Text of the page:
Cloudspotting

“Goat! Daddy, a goat! There! THEEEEEERE!” A girl with chestnut brown, braided hair squealed in the air on the edge of the knoll. The clasps on her overalls clinked as she bounced incessantly. She was full of spirit, that one.

“Very good, Mercedes. It’s a goat.” It was really a Capricornus, but “goat” was good enough for three years of age. “What’s that look like over there?” He pointed to a plus-shaped cloud following the goat up.

Mercedes stood blank at the foreign shape. She wasn’t all that comfortable with challenge yet, but she wanted to impress her father. Turning to the kind, yet imposing giant, she said “face?”

Otto knelt to her eye level and smiled. He rubbed his hand on top of her head and replied, “I’m sorry, munchkin. That’s an anchor. Do you know what an anchor is?”

The little girl tucked chin in her shirt and shook her head. “Oh, OK,” he laughed, “I’ll tell on the way back home.”

He knew it meant a garbage freighter was signalling to dock at port not too far from the barracks. The method of cloud communication had evolved into an art, and it was the easiest way to send general bulletins to the watchful eyes of the townsfolk. Every family had a communications liaison, who would spend their time keeping abreast of current events.

All in all, she was doing very well. It pleased him very much. Before the age of 10, she would most likely be a spotter. By 18, she would probable be recon, maybe even elevated recon (abbreviated to LCON in the league) if she knew how to bridle her own Griffoid. If she stuck with it, and didn’t go for a “flyout” (AWOL) like he did, she’d almost certainly make colonel. Then again, had he not flown his Überadler to the peppered shores of Auaotio, he would have not met her mother.

Most people would have been demoted and sent to the brig for desertion, but many knew why General Hillensdaugh forgave and forgot: the Battle of the Lava Caves. Had the Major not been there to scout, navigate, command, fight, and single-handedly close the passage successfully, there would be no Sky League cooler to throw him in. “Calamity” Jane Hillensdaugh would never forget that.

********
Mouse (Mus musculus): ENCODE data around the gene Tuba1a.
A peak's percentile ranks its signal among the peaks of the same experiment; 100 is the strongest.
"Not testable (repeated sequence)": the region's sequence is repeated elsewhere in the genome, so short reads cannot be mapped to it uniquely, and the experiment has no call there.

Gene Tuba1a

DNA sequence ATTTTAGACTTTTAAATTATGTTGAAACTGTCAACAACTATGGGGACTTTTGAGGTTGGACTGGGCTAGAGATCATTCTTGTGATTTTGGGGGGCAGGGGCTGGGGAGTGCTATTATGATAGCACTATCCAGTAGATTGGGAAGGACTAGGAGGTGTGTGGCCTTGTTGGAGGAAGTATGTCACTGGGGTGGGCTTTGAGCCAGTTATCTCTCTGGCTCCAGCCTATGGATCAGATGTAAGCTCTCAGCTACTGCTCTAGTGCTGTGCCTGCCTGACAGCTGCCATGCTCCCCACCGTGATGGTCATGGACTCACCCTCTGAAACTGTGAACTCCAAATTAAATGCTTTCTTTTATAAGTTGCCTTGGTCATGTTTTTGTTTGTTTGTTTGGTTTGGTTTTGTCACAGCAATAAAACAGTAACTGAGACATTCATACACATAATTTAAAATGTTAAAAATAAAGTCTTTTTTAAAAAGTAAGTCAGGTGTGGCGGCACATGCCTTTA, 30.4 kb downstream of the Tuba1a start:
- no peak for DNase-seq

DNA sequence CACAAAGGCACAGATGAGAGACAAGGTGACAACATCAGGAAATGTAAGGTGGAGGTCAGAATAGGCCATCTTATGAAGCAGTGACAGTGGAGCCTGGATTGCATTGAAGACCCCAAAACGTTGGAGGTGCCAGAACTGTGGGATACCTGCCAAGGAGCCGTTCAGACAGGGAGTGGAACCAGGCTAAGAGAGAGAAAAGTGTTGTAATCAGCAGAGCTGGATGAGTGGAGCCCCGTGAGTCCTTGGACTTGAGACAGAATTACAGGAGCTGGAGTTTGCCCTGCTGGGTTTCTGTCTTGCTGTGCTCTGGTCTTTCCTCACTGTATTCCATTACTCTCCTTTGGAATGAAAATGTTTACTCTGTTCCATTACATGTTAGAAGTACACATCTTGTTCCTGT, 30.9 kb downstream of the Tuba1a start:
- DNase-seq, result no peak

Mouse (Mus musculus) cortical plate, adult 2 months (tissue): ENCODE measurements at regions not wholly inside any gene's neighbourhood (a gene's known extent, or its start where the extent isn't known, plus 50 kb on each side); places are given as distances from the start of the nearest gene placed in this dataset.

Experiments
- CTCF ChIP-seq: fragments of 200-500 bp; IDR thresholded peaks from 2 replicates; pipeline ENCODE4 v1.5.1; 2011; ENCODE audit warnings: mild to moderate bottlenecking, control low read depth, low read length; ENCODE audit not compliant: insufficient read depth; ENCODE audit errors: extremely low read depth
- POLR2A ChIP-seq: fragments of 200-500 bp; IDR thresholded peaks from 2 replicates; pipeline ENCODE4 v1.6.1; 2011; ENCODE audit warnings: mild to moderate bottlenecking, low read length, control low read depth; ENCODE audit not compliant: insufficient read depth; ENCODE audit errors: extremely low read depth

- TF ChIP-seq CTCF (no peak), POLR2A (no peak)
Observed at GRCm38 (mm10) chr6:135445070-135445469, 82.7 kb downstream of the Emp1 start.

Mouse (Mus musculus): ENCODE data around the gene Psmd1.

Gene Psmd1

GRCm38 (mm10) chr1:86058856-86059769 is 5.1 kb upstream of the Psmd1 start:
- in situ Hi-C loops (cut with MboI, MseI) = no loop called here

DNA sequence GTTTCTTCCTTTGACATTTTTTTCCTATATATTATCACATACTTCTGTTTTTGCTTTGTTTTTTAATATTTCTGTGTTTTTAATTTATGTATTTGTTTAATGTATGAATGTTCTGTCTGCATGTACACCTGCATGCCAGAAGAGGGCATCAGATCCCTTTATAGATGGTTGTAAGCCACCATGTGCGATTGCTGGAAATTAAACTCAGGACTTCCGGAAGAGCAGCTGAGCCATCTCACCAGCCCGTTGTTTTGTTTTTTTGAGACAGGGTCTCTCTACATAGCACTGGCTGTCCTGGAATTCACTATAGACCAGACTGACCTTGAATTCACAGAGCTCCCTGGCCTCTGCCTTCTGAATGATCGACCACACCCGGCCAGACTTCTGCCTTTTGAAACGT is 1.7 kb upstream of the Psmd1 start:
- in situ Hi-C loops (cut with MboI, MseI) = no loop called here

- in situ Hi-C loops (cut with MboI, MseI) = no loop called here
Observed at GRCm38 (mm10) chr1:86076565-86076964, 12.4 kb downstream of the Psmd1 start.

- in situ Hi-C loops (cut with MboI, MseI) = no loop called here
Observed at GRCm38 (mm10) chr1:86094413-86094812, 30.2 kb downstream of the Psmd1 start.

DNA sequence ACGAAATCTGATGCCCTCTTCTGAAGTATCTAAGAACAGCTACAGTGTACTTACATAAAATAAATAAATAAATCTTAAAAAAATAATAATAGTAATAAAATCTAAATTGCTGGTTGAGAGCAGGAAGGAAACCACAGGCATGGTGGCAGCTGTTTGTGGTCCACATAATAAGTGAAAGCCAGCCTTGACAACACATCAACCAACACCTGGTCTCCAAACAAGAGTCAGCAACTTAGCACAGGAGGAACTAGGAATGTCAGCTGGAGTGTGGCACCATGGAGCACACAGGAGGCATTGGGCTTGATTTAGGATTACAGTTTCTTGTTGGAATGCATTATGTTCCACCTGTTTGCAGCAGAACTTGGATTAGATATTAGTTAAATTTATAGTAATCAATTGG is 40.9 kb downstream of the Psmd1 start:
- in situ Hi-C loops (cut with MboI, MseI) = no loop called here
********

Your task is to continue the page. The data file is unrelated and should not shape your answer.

On the porch of the house, Mercedes began crying. “Too hard!” She was quick to notice another cloud in the sky. “Too hard, daddy!” Tears streamed down her face for getting two out of three clouds wrong. She had to work on her discipline in the future.

Otto peered into the sky once again to see one large dot over four smaller dots with an “X” following.

“You’re tired, Mercy. Let’s get you some rest.”

After tucking the little child in for the night. Otto walked calmly to the basement. Out of a well-oiled, steel locker came his spotless battle dress uniform. Skull and crossbones meant a skirmish was imminent. Hopefully it would all be cleared up before sunrise, and he could get his daughter motivated enough to get to school on time.

© 2013 by Corvidae in the Fields, all rights reserved

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7 thoughts on “Cloudspotting

  1. Nice writing, Nate. Is this part of a novel?

  2. kerbey says:

    You are a good writer.

  3. Laura Lynn says:

    Nice work Nate. I’d love to read more. You’ve got me wondering what happened next.

    • Thank you, Laura. That’s ultimately the goal of flash fiction. It could feasibly make a book out of it, though. I have a propensity to make everything from scratch. So, I basically make it up as I go along. Cross referecing is a pain though.

  4. Laura Lynn says:

    I actually enjoy cross referencing. I’m a geek. I make a chart of the storyline and who’s who and why. Sometimes I spend hours writing them because it’s so fun. Then when I want to write that story-or continue it-I pull up the chart and pick up where I left off. It’s good for me because sometimes it’s months before I go back to a particular story and it’s been percolating back in my brain. A quick look at the chart and off I go…fun!

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